Originally published on TheNerdistheWord September 2016
CAN CON: The Conference on Canadian Content in Speculative Arts and Literature draws to a close, after another year of bringing to light the incredibly world of Canadian imagination. Somewhat hidden in the small conference rooms of the Novotel, steps away from the buzzing weekend Rideau Centre, true Canadian book nerds met. Authors, publishers, illustrators and editors from across the country featured amazing works, discussed the theory of science-fiction, fantasy, horror and steampunk, analyzed readership markets, and drank copious amounts of hot beverages.
The convention itself was an RPG game, where activities such as getting books signed, attending panels and readings, and purchasing Canadian works allowed a player to accumulate experience points. A cozy market place allowed publishers to shine and promote their wares and many authors were present to personally discuss their novels. A variety of panels and workshops were offered, including studies in areas including scientific advancements, world building, writer’s craft, renown authors, linguistics and translation, sword fighting, and even a paper airplane DIY ;). Many special guests were present and available for Kaffeeklatsches, intimate discussions and question sessions. CAN CON is also the opportunity for many local writers to pitch their works to agents and publishers, and Blue Pencil Cafés allowed them to get their work honestly critiqued by published professionals. When convention goers wanted to relax for a while, readings were the place to gather, and get a taste of stories published in Canada, usually read by the authors themselves.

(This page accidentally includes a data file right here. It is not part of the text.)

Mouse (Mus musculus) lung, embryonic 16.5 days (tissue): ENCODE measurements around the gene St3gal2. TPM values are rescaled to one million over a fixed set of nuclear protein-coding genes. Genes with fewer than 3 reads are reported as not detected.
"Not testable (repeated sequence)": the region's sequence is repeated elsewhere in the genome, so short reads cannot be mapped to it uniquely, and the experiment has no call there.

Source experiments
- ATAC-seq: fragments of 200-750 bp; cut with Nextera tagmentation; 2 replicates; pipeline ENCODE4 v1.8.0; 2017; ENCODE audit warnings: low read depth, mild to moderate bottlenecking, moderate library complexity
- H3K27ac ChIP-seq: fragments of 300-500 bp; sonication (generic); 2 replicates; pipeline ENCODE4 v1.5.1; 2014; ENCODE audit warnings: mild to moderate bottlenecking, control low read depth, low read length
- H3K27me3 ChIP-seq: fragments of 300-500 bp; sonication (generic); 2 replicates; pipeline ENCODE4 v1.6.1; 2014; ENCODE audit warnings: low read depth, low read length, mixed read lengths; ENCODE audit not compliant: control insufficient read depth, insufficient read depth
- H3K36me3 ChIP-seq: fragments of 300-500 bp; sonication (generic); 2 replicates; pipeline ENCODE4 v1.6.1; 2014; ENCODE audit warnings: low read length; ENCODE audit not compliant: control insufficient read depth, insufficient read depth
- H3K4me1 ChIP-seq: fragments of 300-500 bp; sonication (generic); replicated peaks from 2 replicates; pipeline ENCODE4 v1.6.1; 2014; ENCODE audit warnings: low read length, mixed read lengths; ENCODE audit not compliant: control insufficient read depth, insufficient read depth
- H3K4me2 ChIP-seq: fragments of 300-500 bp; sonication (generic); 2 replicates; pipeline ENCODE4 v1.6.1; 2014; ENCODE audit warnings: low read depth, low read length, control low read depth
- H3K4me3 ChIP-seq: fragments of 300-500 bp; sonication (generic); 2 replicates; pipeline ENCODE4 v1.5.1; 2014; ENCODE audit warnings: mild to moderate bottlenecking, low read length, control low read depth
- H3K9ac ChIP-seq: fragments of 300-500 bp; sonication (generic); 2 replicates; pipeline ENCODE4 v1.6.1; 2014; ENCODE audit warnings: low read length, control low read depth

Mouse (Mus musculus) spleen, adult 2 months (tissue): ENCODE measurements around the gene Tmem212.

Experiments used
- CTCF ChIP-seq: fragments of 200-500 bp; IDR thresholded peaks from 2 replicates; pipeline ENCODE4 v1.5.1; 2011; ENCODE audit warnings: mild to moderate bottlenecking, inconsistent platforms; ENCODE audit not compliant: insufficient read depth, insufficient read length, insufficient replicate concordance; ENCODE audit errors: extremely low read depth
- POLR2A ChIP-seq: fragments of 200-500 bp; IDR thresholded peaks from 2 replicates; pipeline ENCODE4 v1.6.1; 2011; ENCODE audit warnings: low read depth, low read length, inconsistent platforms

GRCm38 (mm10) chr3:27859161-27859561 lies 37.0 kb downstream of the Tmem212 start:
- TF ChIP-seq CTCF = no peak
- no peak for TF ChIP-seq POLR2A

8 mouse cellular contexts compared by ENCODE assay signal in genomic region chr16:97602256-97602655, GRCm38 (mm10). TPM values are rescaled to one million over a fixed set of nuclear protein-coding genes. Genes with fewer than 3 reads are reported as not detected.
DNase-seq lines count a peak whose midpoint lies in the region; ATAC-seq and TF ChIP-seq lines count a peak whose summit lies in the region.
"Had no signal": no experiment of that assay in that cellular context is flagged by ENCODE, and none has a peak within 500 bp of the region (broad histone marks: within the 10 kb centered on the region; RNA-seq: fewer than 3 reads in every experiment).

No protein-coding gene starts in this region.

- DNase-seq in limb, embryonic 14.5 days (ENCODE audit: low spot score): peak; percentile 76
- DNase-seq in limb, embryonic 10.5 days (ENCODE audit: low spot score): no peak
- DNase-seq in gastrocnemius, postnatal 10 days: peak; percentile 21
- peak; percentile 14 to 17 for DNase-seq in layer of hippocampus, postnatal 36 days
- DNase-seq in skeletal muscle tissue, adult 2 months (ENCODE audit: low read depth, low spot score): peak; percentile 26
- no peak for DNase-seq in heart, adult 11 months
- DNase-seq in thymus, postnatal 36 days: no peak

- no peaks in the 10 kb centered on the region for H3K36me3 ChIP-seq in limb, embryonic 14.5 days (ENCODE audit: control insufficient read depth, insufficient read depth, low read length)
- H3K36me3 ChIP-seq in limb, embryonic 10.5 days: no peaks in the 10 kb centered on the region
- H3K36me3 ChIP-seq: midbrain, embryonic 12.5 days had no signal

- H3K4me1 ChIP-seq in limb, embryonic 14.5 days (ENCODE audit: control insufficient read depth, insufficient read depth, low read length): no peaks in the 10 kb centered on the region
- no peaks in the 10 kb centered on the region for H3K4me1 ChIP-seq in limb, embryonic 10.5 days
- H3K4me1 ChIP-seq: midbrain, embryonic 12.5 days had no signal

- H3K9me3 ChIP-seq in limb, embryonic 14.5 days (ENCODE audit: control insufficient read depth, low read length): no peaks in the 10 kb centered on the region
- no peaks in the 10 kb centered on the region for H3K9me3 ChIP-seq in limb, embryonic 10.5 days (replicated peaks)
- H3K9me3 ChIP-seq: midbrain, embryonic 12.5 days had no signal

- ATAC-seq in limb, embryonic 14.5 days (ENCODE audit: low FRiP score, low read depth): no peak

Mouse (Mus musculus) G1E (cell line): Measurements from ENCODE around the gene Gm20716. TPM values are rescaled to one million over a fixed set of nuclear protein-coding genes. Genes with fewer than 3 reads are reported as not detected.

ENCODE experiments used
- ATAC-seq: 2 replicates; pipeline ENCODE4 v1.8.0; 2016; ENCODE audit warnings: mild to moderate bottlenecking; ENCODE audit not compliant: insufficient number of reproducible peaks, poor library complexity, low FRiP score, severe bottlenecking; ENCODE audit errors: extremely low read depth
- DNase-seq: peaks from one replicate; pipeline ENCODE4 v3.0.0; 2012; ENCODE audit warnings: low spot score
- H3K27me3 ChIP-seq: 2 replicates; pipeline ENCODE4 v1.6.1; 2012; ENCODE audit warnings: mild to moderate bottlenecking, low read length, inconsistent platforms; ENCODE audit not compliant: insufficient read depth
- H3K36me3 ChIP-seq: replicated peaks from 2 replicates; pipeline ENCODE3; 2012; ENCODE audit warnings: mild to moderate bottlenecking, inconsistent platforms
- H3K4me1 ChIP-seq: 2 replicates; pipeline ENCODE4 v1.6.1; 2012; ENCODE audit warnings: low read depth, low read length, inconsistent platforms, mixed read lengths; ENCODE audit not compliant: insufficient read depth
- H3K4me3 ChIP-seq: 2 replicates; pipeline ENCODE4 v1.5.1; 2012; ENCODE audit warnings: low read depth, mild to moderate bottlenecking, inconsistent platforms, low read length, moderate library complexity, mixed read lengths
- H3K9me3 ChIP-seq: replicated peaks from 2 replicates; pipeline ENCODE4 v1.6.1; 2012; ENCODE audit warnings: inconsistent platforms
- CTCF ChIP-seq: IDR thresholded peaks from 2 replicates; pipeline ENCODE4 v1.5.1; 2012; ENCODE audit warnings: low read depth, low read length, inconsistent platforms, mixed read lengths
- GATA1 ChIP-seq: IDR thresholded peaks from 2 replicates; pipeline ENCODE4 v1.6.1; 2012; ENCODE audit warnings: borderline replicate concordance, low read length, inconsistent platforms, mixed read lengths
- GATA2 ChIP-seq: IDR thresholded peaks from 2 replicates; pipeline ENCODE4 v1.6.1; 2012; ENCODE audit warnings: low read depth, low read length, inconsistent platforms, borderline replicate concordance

CAN CON is a great place to stock up on reading material and qualified readers are at the ready to find your exact cup of tea. After meeting such wonderful people, you’ll love to support the ambitions of local creators. The Canadian speculative literary world gets bigger year to year and is gaining greater footholds on international stages. Sadly, many Canadian authors and novels, though remarkable and innovative, do not get the attention they deserve. Next year, why not ditch the popular bookstore chains and come discover something new?